News and Announcement
Advanced Climate Smart Farming and Management Training for Thami Women

National Indigenous Women Forum (NIWF), with the support from MADRE, organized an Advanced Climate Smart Farming and Management Training for Thami Women in Kalinchowk Rural Municipality 9, Sundrawati, located in the Dolakha district. The program was facilitated by NIWF team and Goma Thami, president of the Thami Women Farmers Group. Shanti Khadka served as the resource person for the training. 

The primary objective of this initiative was to empower 25 Indigenous Women from the Thami Community to actively participate in collective climate justice efforts and to enhance their economic empowerment through the commercial production of vegetables.

Indigenous Women are on the frontlines of climate change's impact on agriculture. Empowering Indigenous Women with knowledge and skills in climate-smart farming is crucial for enhancing their resilience to climate change, improving their livelihoods, and ensuring food security for their Communities. It enables them to adapt to changing environmental conditions, protect and sustainably manage natural resources, and contribute to climate change mitigation efforts. Additionally, economic empowerment through climate-smart farming can lead to increased decision-making power, improved social status, and greater participation in community and policy-making processes, ultimately contributing to gender equality and social justice. 

The agricultural strategy aims to fulfil the demand for vegetables, fruits, and crops by emphasizing the importance of local (Raithane) advanced and hybrid seeds. In alignment with the long-term agricultural development plan, the goal is to achieve economic prosperity by providing farmers with information on advanced seeds, climate-friendly farming practices, modern technological products, pest management, plant growth and development, and weed control.


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Meeting with the Women and Social Affairs Committee of House of Representatives to discuss CEDAW General Recommendation No.39

National Indigenous Women Forum(NIWF), with the support of WFA, convened a discussion program with the members of the Women and Social Affairs Committee of the House of Representatives in the Ministry of Federal Affairs and General Administration, Singha Durbar, Kathmandu Nepal on the CEDAW General Recommendation-39. 

The event was facilitated by Mr. Indra Bahadur Poudel, secretary of Women and Social Affairs Committee of the House of Representatives where as Ms. Yasso Kanti Bhattachan Vice-Chairperson of NIWF-Forum presentated a paper on CEDAW GR-39.The focus of the discussion was on CEDAW General Recommendation No. 39, which addresses the rights and issues about Indigenous Women and Girls. NIWF's Chairperson Ms. Suni Lama also spoke on the challenges faced by Indigenous Peoples. She underscored the significance of CEDAW General Recommendation No. 39 in addressing the complex and multifaceted challenges faced by Indigenous Women and Girls in Nepal. By raising awareness of these issues and advocating for their rights within the framework of international human rights standards, NIWF is playing a pivotal role in advancing gender equality and social justice for Indigenous Communities in Nepal.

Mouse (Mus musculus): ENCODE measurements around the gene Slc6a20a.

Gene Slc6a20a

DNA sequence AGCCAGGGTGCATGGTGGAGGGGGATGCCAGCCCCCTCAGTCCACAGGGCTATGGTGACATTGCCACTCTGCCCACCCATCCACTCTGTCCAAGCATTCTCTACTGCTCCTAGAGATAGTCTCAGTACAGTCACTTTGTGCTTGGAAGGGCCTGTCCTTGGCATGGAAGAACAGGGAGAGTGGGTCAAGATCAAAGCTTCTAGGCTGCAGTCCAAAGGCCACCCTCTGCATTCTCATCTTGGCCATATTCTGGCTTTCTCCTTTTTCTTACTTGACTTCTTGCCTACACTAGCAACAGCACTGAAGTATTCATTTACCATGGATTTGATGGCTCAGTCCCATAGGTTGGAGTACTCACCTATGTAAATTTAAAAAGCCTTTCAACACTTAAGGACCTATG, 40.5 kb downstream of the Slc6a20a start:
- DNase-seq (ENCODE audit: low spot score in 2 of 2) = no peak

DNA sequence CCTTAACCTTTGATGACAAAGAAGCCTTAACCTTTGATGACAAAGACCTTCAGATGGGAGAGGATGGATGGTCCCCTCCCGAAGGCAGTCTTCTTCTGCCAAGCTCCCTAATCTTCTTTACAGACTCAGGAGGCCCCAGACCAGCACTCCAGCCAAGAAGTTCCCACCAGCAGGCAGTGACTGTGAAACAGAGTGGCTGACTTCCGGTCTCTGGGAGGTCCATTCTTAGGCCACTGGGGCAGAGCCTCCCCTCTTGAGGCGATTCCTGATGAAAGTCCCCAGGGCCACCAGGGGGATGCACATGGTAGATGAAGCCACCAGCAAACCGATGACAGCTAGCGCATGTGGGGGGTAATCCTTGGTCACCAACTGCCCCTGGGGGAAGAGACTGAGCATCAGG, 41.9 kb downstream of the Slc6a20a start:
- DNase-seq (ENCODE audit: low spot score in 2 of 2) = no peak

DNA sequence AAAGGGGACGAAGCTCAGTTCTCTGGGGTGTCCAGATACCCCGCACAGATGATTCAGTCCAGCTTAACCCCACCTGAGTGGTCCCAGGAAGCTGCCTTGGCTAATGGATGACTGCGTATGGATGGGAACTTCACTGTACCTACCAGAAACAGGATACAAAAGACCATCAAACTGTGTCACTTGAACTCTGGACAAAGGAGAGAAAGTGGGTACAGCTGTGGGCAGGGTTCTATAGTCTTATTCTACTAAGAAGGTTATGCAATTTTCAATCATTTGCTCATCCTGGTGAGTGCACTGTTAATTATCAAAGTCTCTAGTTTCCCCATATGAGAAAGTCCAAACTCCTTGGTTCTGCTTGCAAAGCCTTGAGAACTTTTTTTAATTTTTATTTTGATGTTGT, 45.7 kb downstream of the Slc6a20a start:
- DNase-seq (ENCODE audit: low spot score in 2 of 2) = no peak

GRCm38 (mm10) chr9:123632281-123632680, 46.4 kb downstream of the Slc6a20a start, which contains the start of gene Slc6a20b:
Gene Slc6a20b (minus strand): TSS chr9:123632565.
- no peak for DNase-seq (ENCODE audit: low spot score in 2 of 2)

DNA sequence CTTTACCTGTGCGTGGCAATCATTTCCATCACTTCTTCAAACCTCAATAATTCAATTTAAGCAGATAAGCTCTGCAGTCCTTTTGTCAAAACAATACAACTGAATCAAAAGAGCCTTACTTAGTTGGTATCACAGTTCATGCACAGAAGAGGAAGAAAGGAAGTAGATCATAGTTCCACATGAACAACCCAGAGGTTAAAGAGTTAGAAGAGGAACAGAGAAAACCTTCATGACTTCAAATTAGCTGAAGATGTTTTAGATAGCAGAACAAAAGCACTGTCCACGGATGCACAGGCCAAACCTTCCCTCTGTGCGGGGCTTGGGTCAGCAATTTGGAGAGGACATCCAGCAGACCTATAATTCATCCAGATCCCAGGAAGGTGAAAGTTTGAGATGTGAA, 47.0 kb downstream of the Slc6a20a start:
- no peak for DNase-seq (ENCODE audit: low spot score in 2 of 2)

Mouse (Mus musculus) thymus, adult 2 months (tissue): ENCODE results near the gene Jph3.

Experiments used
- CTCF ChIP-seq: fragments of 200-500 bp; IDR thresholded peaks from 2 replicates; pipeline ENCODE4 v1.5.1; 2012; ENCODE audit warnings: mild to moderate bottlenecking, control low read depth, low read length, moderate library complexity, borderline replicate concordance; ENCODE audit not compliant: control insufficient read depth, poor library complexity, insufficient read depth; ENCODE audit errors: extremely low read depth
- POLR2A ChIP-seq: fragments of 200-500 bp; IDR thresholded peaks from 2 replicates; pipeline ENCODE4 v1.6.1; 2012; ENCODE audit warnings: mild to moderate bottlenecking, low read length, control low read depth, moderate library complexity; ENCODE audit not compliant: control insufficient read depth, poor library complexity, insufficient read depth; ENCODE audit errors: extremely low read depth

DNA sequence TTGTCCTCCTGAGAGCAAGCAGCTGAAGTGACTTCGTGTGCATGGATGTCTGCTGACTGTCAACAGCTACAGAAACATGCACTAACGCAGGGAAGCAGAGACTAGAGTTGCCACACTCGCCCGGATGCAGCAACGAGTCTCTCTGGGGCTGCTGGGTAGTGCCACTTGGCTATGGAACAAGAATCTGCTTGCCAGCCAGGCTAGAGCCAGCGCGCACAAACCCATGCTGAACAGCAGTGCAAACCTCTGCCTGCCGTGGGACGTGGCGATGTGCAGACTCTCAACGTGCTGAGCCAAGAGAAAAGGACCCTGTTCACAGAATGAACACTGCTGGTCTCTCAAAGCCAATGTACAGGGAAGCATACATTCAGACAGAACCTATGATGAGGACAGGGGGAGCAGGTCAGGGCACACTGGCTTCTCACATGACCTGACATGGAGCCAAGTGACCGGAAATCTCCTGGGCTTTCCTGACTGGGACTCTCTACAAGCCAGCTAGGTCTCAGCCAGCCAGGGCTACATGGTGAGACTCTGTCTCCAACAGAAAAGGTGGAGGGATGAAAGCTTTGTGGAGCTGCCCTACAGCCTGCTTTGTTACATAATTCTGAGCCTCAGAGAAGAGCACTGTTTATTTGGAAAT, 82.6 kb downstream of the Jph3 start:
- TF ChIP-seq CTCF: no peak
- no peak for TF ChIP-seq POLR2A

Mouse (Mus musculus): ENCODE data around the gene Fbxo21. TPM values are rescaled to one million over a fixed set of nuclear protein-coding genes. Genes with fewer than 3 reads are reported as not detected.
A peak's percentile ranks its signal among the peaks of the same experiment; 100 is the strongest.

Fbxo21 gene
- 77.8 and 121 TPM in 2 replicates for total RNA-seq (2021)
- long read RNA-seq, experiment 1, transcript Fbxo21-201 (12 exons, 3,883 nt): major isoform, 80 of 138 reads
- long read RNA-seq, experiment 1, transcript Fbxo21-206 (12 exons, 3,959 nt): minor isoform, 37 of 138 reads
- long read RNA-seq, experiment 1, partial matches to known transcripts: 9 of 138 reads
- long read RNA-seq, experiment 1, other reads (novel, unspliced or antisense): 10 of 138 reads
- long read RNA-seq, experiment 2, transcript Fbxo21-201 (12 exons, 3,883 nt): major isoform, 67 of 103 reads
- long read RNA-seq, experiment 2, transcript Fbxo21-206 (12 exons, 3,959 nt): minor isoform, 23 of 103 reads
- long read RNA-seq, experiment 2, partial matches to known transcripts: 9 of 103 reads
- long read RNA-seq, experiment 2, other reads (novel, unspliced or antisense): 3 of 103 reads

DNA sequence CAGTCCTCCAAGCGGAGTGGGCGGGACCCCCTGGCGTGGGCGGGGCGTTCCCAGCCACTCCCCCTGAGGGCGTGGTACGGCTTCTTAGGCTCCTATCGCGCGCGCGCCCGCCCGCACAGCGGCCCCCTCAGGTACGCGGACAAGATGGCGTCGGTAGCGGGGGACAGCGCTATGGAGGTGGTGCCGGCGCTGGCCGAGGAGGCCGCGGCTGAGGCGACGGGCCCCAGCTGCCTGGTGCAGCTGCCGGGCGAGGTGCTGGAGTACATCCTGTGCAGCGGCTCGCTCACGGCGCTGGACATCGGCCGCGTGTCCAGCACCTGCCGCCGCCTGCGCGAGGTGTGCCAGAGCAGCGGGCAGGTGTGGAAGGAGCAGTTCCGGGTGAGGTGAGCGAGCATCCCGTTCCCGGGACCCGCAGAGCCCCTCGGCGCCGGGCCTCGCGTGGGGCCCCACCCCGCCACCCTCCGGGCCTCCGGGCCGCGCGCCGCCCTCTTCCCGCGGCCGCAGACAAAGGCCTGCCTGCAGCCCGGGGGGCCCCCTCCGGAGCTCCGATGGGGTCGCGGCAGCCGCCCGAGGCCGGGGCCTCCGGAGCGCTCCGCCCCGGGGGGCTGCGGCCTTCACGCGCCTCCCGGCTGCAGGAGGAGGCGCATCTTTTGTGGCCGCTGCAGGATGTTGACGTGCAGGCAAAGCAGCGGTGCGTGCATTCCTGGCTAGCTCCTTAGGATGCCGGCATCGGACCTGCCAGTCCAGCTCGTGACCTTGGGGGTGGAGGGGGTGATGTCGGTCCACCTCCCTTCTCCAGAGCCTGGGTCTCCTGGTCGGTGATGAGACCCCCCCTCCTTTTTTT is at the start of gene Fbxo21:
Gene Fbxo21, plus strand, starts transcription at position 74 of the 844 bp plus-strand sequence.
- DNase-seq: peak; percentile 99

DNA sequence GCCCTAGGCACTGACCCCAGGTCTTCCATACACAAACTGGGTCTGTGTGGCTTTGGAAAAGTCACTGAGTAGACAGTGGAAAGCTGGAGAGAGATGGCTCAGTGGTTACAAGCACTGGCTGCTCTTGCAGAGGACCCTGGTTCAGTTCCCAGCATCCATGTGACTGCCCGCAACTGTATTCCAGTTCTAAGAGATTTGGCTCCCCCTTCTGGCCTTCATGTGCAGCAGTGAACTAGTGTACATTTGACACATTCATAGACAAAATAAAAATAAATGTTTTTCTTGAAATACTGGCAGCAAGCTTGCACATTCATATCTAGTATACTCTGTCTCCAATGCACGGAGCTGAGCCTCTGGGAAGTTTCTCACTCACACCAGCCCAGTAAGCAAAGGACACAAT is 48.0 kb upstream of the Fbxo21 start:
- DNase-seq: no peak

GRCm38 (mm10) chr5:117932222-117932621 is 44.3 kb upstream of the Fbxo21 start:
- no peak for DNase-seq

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"Ecological Justice and Indigenous Identity" at the World Social Forum

The World Social Forum (WSF) is a testament for Civil Society Organizations (CSOs) and grassroots movements worldwide that "Another World is Possible". Since its inception in Brazil in 2001, WSF has served as a counterpoint to the narratives of globalization promoted by events like the World Economic Forum in Davos. It has quickly become a space where diverse voices converge to advocate for social, economic, and environmental justice.

During the recent World Social Forum, the National Indigenous Women Forum (NIWF) hosted a compelling panel discussion under the theme “Ecological Justice and Indigenous Identity.” Moderated by Ms. Barsha Lekhi, this event served as a crucible for critical conversations, addressing the urgent challenges faced by Indigenous Communities in their struggle for ecological justice.
The discussions delved into various facets of the Indigenous experience, ranging from land rights and resource management to cultural preservation and climate resilience. Each topic sparked impassioned debates and illuminated perspectives, shedding light on the complexities of Indigenous struggles worldwide.